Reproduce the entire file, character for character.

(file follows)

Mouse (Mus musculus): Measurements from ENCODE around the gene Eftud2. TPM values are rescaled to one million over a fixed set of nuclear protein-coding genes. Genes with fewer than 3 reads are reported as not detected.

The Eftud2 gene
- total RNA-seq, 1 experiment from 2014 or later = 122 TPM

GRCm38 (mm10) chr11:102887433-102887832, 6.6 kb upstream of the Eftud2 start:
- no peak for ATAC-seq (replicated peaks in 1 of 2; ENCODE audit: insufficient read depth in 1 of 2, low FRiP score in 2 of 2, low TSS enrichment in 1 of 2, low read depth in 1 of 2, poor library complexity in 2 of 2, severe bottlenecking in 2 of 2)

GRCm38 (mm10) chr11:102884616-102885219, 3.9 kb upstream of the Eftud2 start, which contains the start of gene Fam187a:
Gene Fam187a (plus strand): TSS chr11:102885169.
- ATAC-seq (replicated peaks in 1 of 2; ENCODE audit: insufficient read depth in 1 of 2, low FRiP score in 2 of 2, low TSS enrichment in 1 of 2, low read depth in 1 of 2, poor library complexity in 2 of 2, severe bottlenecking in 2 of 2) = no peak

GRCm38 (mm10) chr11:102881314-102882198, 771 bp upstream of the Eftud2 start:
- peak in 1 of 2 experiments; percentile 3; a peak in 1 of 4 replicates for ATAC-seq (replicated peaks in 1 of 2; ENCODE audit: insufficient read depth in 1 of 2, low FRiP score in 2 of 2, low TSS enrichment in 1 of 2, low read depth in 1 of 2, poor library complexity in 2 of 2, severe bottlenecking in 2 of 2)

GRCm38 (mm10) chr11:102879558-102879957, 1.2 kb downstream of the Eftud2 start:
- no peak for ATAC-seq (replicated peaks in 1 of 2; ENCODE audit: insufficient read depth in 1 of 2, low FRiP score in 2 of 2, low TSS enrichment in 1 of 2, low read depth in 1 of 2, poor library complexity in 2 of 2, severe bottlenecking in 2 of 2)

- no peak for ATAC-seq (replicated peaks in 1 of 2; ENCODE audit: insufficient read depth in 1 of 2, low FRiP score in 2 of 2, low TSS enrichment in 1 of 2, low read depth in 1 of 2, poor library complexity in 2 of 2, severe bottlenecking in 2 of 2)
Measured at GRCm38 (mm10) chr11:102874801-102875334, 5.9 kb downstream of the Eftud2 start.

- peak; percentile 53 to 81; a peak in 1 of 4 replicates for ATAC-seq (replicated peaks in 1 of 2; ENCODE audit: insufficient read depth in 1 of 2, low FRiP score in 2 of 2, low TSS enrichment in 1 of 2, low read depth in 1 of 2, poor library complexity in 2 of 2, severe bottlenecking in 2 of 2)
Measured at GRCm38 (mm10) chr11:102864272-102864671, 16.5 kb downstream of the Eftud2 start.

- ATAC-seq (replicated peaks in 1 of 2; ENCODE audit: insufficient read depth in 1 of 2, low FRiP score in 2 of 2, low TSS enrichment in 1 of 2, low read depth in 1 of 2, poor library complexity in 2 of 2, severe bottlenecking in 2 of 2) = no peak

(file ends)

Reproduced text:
Mouse (Mus musculus): Measurements from ENCODE around the gene Eftud2. TPM values are rescaled to one million over a fixed set of nuclear protein-coding genes. Genes with fewer than 3 reads are reported as not detected.

The Eftud2 gene
- total RNA-seq, 1 experiment from 2014 or later = 122 TPM

GRCm38 (mm10) chr11:102887433-102887832, 6.6 kb upstream of the Eftud2 start:
- no peak for ATAC-seq (replicated peaks in 1 of 2; ENCODE audit: insufficient read depth in 1 of 2, low FRiP score in 2 of 2, low TSS enrichment in 1 of 2, low read depth in 1 of 2, poor library complexity in 2 of 2, severe bottlenecking in 2 of 2)

GRCm38 (mm10) chr11:102884616-102885219, 3.9 kb upstream of the Eftud2 start, which contains the start of gene Fam187a:
Gene Fam187a (plus strand): TSS chr11:102885169.
- ATAC-seq (replicated peaks in 1 of 2; ENCODE audit: insufficient read depth in 1 of 2, low FRiP score in 2 of 2, low TSS enrichment in 1 of 2, low read depth in 1 of 2, poor library complexity in 2 of 2, severe bottlenecking in 2 of 2) = no peak

GRCm38 (mm10) chr11:102881314-102882198, 771 bp upstream of the Eftud2 start:
- peak in 1 of 2 experiments; percentile 3; a peak in 1 of 4 replicates for ATAC-seq (replicated peaks in 1 of 2; ENCODE audit: insufficient read depth in 1 of 2, low FRiP score in 2 of 2, low TSS enrichment in 1 of 2, low read depth in 1 of 2, poor library complexity in 2 of 2, severe bottlenecking in 2 of 2)

GRCm38 (mm10) chr11:102879558-102879957, 1.2 kb downstream of the Eftud2 start:
- no peak for ATAC-seq (replicated peaks in 1 of 2; ENCODE audit: insufficient read depth in 1 of 2, low FRiP score in 2 of 2, low TSS enrichment in 1 of 2, low read depth in 1 of 2, poor library complexity in 2 of 2, severe bottlenecking in 2 of 2)

- no peak for ATAC-seq (replicated peaks in 1 of 2; ENCODE audit: insufficient read depth in 1 of 2, low FRiP score in 2 of 2, low TSS enrichment in 1 of 2, low read depth in 1 of 2, poor library complexity in 2 of 2, severe bottlenecking in 2 of 2)
Measured at GRCm38 (mm10) chr11:102874801-102875334, 5.9 kb downstream of the Eftud2 start.

- peak; percentile 53 to 81; a peak in 1 of 4 replicates for ATAC-seq (replicated peaks in 1 of 2; ENCODE audit: insufficient read depth in 1 of 2, low FRiP score in 2 of 2, low TSS enrichment in 1 of 2, low read depth in 1 of 2, poor library complexity in 2 of 2, severe bottlenecking in 2 of 2)
Measured at GRCm38 (mm10) chr11:102864272-102864671, 16.5 kb downstream of the Eftud2 start.

- ATAC-seq (replicated peaks in 1 of 2; ENCODE audit: insufficient read depth in 1 of 2, low FRiP score in 2 of 2, low TSS enrichment in 1 of 2, low read depth in 1 of 2, poor library complexity in 2 of 2, severe bottlenecking in 2 of 2) = no peak